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Pakistani city fights to hold back floods

People are streaming back to Thatta, a historic city in southern Pakistan, where officials hope new levees hastily built from clay and stone will hold back water that inundated much of the country.

People are streaming back to Thatta, a historic city in southern Pakistan, where officials hope new levees hastily built from clay and stone will hold back water that inundated much of the country.

A flood victim carries a water bottle while taking refuge in a graveyard with her family in Thatta in Pakistan's Sindh province on Sunday. ((Akhtar Soomro/Reuters))

Thousands who fled the water in neighbouring towns complained about the shortage of food and water as they camped in a vast Muslim graveyard on a hill near Thatta city.

Hordes of people ran after vehicles distributing food and water near the graveyard, a chaotic effort that left many flood survivors — especially the old and infirm — with nothing. Some drank rainwater pooled on the ground.

"I cannot run after food and survive the maddening rush at this age of mine," said 75-year-old Nasima Mai, who fled with her extended family, mostly women and children.

"They throw food from the truck like animals are given food," she said.

Authorities said they were trying to provide food and shelter to the hundreds of thousands of people camped out on the hill in Makli. But as in other areas of the country, the scale of the disaster has overwhelmed both local capacity and the international partners trying to help.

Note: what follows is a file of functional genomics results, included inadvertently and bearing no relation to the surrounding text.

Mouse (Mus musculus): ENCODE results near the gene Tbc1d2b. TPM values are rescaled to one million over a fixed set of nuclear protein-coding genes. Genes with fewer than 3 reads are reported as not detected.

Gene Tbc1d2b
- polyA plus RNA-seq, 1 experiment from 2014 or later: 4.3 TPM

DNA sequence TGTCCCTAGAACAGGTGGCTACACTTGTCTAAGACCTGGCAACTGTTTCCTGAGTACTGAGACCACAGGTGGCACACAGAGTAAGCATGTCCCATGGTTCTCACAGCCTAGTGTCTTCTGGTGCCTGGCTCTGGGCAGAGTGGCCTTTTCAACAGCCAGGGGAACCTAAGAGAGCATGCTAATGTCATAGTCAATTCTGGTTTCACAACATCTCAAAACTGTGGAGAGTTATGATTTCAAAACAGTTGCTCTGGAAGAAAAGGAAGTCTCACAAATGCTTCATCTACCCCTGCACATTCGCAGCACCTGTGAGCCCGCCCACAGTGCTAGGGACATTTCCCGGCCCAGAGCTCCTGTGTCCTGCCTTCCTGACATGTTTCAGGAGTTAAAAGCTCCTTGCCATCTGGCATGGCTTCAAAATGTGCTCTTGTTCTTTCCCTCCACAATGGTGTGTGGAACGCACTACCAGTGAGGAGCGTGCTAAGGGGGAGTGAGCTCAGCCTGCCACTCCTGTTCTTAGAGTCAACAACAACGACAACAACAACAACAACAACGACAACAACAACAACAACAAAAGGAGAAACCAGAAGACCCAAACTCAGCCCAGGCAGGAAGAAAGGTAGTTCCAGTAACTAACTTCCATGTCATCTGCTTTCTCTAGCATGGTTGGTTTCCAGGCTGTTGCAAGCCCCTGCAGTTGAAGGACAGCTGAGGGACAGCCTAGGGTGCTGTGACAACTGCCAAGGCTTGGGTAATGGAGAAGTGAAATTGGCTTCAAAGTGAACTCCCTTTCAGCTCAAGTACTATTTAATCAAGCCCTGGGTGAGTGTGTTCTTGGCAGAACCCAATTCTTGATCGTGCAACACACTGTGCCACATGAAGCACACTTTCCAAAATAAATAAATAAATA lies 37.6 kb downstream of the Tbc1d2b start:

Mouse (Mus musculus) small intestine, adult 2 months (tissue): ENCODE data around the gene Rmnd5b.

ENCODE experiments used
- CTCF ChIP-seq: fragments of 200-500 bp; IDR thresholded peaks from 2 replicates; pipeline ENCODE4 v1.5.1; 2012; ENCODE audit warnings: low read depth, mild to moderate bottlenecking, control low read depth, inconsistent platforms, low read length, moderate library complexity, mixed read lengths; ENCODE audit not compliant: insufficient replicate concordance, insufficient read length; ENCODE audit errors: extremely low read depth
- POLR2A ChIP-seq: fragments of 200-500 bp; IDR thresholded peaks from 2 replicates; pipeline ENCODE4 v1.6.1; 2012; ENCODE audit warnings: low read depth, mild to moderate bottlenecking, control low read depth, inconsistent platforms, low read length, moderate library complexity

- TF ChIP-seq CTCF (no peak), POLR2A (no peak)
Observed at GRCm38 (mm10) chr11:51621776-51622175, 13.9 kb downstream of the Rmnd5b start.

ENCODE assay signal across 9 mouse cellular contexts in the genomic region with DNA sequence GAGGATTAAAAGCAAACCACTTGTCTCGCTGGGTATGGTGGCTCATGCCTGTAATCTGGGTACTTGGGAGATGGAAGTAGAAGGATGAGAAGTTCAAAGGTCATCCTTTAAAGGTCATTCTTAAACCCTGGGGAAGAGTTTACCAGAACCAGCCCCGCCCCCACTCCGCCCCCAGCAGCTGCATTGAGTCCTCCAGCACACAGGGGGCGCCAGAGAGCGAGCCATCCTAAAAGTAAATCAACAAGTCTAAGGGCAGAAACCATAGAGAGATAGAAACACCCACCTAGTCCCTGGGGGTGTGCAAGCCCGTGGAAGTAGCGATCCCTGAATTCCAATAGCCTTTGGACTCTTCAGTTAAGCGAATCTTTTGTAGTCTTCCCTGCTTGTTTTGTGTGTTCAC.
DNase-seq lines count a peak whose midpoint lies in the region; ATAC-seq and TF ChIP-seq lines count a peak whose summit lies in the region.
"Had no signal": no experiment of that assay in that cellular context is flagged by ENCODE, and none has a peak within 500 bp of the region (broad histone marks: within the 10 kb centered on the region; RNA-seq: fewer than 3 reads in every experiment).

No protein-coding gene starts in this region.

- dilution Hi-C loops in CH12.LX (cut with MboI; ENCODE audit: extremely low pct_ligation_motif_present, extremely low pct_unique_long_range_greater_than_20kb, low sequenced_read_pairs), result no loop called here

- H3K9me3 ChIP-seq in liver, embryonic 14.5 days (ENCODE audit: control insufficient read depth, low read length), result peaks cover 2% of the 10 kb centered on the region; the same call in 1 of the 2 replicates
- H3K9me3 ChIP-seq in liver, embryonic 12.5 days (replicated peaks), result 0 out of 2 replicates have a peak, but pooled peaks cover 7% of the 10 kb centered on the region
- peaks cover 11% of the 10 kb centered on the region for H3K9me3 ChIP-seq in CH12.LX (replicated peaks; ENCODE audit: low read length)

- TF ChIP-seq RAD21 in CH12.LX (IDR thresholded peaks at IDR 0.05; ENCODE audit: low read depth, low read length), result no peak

"We are trying to set up a tent city in different parts of Makli so that the distribution [of aid] could be organized," said Hadi Baksh, a disaster management official in southern Sindh province.

The floods started about a month ago in the northwest after extremely heavy monsoon rains and have slowly surged south along the Indus River, devastating towns and farmland. More than 1,600 people have died and 17 million more are affected by the floods.

Authorities struggled to save Thatta on Sunday, building new levees across a major road to hold back floodwaters that inundated the nearby town of Sujawal. Many of Sujawal's residents had already fled, but the water damaged houses, schools and other buildings.

Most of Thatta's 350,000 residents had also fled in recent days but began to return to the city as the danger passed, Baksh said.

"We have raised the level of the ground and constructed a levee on the bypass to stop the water, and now the chances are very low that the water might run into the city," said Baksh.

Thatta, which is about 125 kilometres southeast of the major coastal city of Karachi, contains several well-known mosques, including one built by Shah Jahan, the ruler of the Mughal Empire in India in the 1600s.

Water levels dropping in some areas

Pakistanis displaced by flooding take shelter on an embankment near the flooded Indus River, outside Thatta in southern Pakistan on Sunday. ((Kevin Frayer/Associated Press))

Water levels are beginning to drop in Sindh as the floodwaters flow down the Indus River into the Arabian Sea, Baksh said.

"In the coming days, the towns and villages will be out of flood danger," he said.

But even after the floodwaters recede, Pakistan will be left with a massive relief and reconstruction effort that will cost billions of dollars and likely take years.

Muslim countries, organizations and individuals have pledged nearly $1 billion US in cash and relief supplies to help Pakistan respond to the floods, Ekmeleddin Ihsanoglu, head of the 57-member Organization of The Islamic Conference, said Sunday.

Other foreign countries such as the United States and Britain have also pledged millions of dollars, but many officials fear Pakistan will still lack the funds necessary to recover from the worst natural disaster in the nation's history.

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